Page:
Design Example

Coagulation in Water Treatment
Destabilization using Al(III) and Fe(III) Salts
Jar Test
Jar Testing Apparatus
Jar Test Procedure

Coagulation in Water Treatment

  • Salts of Al(III) and Fe(III) are commonly used as coagulants in water and wastewater treatment.
  • When a salt of Al(III) and Fe(III) is added to water, it dissociates to yield trivalent ions, which hydrate to form aquometal complexes Al(H2O)63+ and Fe(H2O)63+. These complexes then pass through a series of hydrolytic reactions in which H2O molecules in the hydration shell are replaced by OH- ions to form a variety of soluble species such as Al(OH)2+ and Al(OH)2+. These products are quite effective as coagulants as they adsorb very strongly onto the surface of most negative colloids.

Destabilization using Al(III) and Fe(III) Salts

  • Al(III) and Fe(III) accomplish destabilization by two mechanisms:
    (1) Adsorption and charge neutralization.
    (2) Enmeshment in a sweep floc.
  • Interrelations between pH, coagulant dosage, and colloid concentration determine mechanism responsible for coagulation.
  • Charge on hydrolysis products and precipitation of metal hydroxides are both controlled by pH. The hydrolysis products possess a positive charge at pH values below iso-electric point of the metal hydroxide. Negatively charged species which predominate above iso-electric point, are ineffective for the destabilization of negatively charged colloids.
  • Precipitation of amorphous metal hydroxide is necessary for sweep-floc coagulation.
  • The solubility of Al(OH)3(s) and Fe(OH)3(s) is minimal at a particular pH and increases as the pH increases or decreases from that value. Thus, pH must be controlled to establish optimum conditions for coagulation.
  • Alum and Ferric Chloride reacts with natural alkalinity in water as follows:
    Al2(SO4)3.14H2O + 6 HCO3-        2 Al(OH)3(s) + 6CO2 +14 H2O + 3 SO42-
    FeCl3 + 3 HCO3-    Fe(OH)3(S) +3 CO2 + 3 Cl-

Jar Test

The jar test is a common laboratory procedure used to determine the optimum operating conditions for water or wastewater treatment. This method allows adjustments in pH, variations in coagulant or polymer dose, alternating mixing speeds, or testing of different coagulant or polymer types, on a small scale in order to predict the functioning of a large scale treatment operation.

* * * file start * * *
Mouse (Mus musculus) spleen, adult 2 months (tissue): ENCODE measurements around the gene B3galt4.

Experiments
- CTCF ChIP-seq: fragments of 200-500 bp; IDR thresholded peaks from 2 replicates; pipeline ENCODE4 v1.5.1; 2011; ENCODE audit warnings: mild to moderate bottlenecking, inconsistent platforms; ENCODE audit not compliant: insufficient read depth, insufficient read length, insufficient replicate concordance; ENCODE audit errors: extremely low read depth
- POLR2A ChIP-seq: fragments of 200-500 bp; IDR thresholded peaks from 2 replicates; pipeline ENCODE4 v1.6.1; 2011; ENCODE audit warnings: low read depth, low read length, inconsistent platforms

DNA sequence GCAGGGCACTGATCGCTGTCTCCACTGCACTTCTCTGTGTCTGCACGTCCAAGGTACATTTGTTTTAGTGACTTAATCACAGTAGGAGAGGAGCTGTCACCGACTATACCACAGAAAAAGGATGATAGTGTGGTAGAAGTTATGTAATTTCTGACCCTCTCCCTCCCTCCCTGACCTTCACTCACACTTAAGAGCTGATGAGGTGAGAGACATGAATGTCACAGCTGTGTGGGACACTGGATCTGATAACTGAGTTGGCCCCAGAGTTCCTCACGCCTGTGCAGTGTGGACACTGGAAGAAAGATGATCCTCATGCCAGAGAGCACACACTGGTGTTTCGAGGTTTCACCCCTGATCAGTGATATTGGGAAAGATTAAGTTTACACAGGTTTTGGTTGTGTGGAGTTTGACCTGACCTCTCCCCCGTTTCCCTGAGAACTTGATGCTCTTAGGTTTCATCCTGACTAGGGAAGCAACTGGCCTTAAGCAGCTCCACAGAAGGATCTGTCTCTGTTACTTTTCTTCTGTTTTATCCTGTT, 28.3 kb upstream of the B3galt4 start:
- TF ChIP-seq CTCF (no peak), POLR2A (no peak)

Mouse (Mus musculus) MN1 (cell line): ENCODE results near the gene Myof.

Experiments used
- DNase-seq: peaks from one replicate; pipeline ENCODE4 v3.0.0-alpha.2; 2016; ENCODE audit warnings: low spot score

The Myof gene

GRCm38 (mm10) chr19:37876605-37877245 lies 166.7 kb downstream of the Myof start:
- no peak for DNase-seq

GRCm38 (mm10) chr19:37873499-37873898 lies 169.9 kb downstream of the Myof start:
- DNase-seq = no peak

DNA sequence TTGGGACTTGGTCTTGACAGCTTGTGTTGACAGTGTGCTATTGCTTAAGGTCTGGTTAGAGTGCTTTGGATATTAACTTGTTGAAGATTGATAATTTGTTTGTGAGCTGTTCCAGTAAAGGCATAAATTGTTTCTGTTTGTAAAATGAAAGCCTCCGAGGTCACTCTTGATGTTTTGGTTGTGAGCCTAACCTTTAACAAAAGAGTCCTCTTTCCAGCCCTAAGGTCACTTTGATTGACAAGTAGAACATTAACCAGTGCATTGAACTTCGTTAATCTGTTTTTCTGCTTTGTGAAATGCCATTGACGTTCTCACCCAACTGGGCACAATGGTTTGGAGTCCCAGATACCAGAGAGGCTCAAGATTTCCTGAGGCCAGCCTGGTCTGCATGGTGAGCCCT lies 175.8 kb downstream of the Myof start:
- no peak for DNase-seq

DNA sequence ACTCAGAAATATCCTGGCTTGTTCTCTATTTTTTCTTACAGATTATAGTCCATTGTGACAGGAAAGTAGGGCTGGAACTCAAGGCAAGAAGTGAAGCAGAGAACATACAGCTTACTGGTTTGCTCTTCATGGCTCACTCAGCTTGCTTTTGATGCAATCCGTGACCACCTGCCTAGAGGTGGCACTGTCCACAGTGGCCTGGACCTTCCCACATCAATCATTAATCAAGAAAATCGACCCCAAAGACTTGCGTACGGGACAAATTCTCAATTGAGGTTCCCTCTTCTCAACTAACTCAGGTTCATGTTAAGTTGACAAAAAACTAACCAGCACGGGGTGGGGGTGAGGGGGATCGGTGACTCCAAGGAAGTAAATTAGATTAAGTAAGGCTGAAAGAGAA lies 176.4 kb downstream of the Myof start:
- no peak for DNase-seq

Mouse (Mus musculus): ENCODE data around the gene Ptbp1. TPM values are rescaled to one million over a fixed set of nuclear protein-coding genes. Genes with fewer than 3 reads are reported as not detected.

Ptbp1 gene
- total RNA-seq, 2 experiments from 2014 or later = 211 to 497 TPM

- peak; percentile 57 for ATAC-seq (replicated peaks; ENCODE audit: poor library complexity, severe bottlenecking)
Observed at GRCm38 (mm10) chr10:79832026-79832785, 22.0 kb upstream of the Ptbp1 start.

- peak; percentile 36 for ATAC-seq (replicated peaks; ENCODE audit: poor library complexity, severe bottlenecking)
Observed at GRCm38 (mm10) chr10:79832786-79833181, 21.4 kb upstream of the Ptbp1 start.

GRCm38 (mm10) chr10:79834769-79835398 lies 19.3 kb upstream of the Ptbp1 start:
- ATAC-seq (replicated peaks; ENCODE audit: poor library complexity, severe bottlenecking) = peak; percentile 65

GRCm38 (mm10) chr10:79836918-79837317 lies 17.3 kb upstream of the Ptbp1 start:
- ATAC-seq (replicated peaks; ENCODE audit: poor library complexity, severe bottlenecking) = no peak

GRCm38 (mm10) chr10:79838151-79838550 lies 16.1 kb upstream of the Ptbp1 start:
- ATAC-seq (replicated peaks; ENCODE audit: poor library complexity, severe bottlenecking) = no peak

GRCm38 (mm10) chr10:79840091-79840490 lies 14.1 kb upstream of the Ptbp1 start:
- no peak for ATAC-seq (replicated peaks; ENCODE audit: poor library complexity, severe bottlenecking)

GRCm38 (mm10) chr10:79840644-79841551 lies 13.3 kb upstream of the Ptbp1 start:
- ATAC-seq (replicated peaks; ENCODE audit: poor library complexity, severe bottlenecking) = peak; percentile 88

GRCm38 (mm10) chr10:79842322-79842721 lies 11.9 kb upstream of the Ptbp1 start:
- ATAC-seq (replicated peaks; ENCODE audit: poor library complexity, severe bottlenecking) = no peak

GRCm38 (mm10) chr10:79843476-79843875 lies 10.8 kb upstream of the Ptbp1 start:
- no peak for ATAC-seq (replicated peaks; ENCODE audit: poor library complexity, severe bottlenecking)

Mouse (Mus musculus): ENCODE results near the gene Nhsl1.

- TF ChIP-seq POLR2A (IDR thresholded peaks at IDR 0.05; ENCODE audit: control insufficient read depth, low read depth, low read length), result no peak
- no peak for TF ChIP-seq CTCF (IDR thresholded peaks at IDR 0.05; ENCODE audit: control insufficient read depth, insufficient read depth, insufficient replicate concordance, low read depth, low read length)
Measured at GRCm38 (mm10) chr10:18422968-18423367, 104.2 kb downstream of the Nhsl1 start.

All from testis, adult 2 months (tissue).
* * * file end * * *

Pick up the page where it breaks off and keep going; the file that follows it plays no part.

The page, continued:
Jar Testing Apparatus

The jar testing apparatus consists of six paddles which stir the contents of six 1 liter containers. One container acts as a control while the operating conditions can be varied among the remaining five containers. A rpm gage at the top-center of the device allows for the uniform control of the mixing speed in all of the containers.

Jar Test Procedure

  • The jar test procedures involves the following steps:
    Fill the jar testing apparatus containers with sample water. One container will be used as a control while the other 5 containers can be adjusted depending on what conditions are being tested. For example, the pH of the jars can be adjusted or variations of coagulant dosages can be added to determine optimum operating conditions.
  • Add the coagulant to each container and stir at approximately 100 rpm for 1 minute. The rapid mix stage helps to disperse the coagulant throughout each container.
  • Turn off the mixers and allow the containers to settle for 30 to 45 minutes. Then measure the final turbidity in each container.
  • Reduce the stirring speed to 25 to 35 rpm and continue mixing for 15 to 20 minutes. This slower mixing speed helps promote floc formation by enhancing particle collisions which lead to larger flocs.
  • Residual turbidity vs. coagulant dose is then plotted and optimal conditions are determined. The values that are obtained through the experiment are correlated and adjusted in order to account for the actual treatment system.